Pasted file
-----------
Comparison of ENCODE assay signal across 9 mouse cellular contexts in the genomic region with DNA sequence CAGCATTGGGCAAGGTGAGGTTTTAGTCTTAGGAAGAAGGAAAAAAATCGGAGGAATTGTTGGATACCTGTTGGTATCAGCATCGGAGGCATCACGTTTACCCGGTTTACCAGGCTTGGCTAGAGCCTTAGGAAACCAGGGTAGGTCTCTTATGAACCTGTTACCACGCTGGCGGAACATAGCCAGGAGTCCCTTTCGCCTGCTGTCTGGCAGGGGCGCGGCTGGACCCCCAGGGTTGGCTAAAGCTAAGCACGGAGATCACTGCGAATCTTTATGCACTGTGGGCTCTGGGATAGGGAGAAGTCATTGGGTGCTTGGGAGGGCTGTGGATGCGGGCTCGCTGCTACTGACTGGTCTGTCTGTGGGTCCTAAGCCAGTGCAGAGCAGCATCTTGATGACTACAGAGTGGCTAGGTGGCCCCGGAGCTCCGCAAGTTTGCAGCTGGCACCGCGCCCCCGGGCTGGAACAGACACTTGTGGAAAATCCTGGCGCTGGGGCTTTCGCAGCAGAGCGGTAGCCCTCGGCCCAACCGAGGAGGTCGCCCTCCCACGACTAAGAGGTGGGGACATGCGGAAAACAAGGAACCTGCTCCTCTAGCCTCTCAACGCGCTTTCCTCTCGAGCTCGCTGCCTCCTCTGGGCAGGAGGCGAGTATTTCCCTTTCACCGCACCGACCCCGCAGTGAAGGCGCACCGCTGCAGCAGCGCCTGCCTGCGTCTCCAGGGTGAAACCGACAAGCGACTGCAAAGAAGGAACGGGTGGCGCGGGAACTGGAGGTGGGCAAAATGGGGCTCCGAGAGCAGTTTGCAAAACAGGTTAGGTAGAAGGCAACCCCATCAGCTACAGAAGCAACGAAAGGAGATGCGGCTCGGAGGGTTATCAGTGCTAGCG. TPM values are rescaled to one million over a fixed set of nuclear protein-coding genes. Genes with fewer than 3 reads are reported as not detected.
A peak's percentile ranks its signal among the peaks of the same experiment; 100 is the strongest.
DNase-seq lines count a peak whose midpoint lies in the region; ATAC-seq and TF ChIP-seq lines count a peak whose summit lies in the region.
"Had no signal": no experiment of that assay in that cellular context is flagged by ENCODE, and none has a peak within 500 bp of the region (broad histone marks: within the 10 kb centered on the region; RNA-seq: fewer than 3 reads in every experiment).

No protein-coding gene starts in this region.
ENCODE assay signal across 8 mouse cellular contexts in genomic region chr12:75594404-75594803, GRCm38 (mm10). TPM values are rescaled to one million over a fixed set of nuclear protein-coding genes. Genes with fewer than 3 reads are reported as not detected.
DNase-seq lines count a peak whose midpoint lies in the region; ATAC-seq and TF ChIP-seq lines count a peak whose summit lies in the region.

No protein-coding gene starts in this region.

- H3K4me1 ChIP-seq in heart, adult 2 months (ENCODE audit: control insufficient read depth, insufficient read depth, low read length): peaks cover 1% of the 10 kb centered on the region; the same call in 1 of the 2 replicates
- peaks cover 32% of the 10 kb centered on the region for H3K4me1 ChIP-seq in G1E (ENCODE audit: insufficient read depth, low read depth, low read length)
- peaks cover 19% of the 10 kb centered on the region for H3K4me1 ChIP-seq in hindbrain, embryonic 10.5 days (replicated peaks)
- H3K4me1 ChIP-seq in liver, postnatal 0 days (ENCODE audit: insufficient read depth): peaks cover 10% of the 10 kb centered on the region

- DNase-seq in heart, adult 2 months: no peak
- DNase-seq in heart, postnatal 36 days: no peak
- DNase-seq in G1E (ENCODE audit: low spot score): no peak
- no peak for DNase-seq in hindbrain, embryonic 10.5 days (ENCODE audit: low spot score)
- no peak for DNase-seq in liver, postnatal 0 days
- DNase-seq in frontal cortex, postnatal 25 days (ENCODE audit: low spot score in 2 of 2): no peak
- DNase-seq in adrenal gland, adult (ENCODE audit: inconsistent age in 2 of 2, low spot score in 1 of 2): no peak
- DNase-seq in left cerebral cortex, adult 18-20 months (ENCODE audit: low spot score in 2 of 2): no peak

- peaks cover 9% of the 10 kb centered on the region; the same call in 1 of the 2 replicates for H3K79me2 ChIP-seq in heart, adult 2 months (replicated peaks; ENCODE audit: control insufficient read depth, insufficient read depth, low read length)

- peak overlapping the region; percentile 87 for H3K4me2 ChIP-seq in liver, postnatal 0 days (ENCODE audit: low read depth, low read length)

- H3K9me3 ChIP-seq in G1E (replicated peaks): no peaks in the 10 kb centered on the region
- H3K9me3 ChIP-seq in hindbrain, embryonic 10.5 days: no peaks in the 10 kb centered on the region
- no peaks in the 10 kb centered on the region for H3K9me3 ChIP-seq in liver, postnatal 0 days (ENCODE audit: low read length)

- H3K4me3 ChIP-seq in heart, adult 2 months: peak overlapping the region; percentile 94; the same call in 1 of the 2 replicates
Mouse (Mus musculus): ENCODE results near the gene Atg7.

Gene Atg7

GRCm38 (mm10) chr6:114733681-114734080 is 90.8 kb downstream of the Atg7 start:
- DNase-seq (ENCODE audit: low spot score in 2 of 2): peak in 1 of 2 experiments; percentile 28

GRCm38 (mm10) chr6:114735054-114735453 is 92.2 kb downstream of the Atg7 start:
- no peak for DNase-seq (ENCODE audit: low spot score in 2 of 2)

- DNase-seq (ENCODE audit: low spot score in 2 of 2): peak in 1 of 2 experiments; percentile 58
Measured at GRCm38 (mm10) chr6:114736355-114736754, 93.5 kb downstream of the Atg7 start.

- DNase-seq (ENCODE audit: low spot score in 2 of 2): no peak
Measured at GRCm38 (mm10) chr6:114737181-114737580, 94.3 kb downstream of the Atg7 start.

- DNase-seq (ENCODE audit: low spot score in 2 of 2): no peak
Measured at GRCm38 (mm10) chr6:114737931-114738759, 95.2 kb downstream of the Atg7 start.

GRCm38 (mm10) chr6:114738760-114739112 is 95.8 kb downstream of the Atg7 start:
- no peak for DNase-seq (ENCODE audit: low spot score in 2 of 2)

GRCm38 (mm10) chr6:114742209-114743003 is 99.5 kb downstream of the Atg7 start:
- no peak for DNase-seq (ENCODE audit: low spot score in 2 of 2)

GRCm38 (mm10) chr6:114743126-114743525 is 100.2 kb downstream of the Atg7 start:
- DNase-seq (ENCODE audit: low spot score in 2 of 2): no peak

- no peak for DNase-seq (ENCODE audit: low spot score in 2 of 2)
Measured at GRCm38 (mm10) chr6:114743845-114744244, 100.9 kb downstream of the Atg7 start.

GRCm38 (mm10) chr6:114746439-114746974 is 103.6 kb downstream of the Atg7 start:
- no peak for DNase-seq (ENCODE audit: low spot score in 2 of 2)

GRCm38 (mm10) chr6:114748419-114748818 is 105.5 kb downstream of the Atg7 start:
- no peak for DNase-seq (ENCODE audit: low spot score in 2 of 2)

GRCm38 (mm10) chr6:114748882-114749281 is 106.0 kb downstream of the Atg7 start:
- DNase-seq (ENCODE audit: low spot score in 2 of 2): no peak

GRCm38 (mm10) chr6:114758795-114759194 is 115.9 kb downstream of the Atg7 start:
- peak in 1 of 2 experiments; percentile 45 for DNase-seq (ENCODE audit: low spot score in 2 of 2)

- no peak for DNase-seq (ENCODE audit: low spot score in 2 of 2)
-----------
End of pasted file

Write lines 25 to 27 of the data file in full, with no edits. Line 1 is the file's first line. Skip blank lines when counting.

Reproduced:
- no peaks in the 10 kb centered on the region for H3K9me3 ChIP-seq in liver, postnatal 0 days (ENCODE audit: low read length)

- H3K4me3 ChIP-seq in heart, adult 2 months: peak overlapping the region; percentile 94; the same call in 1 of the 2 replicates
Mouse (Mus musculus): ENCODE results near the gene Atg7.